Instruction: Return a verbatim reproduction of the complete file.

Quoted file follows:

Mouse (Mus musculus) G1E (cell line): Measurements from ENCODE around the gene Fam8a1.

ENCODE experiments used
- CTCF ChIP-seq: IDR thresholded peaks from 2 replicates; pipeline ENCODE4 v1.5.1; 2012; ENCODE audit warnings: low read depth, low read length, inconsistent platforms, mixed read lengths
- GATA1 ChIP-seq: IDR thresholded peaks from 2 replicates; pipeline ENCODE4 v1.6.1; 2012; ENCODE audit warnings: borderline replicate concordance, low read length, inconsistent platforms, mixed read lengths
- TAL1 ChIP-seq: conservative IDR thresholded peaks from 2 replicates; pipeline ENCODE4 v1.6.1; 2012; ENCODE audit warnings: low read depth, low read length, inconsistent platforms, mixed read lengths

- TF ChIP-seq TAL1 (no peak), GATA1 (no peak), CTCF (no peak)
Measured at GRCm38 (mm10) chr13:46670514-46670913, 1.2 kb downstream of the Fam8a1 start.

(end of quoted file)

Mouse (Mus musculus) G1E (cell line): Measurements from ENCODE around the gene Fam8a1.

ENCODE experiments used
- CTCF ChIP-seq: IDR thresholded peaks from 2 replicates; pipeline ENCODE4 v1.5.1; 2012; ENCODE audit warnings: low read depth, low read length, inconsistent platforms, mixed read lengths
- GATA1 ChIP-seq: IDR thresholded peaks from 2 replicates; pipeline ENCODE4 v1.6.1; 2012; ENCODE audit warnings: borderline replicate concordance, low read length, inconsistent platforms, mixed read lengths
- TAL1 ChIP-seq: conservative IDR thresholded peaks from 2 replicates; pipeline ENCODE4 v1.6.1; 2012; ENCODE audit warnings: low read depth, low read length, inconsistent platforms, mixed read lengths

- TF ChIP-seq TAL1 (no peak), GATA1 (no peak), CTCF (no peak)
Measured at GRCm38 (mm10) chr13:46670514-46670913, 1.2 kb downstream of the Fam8a1 start.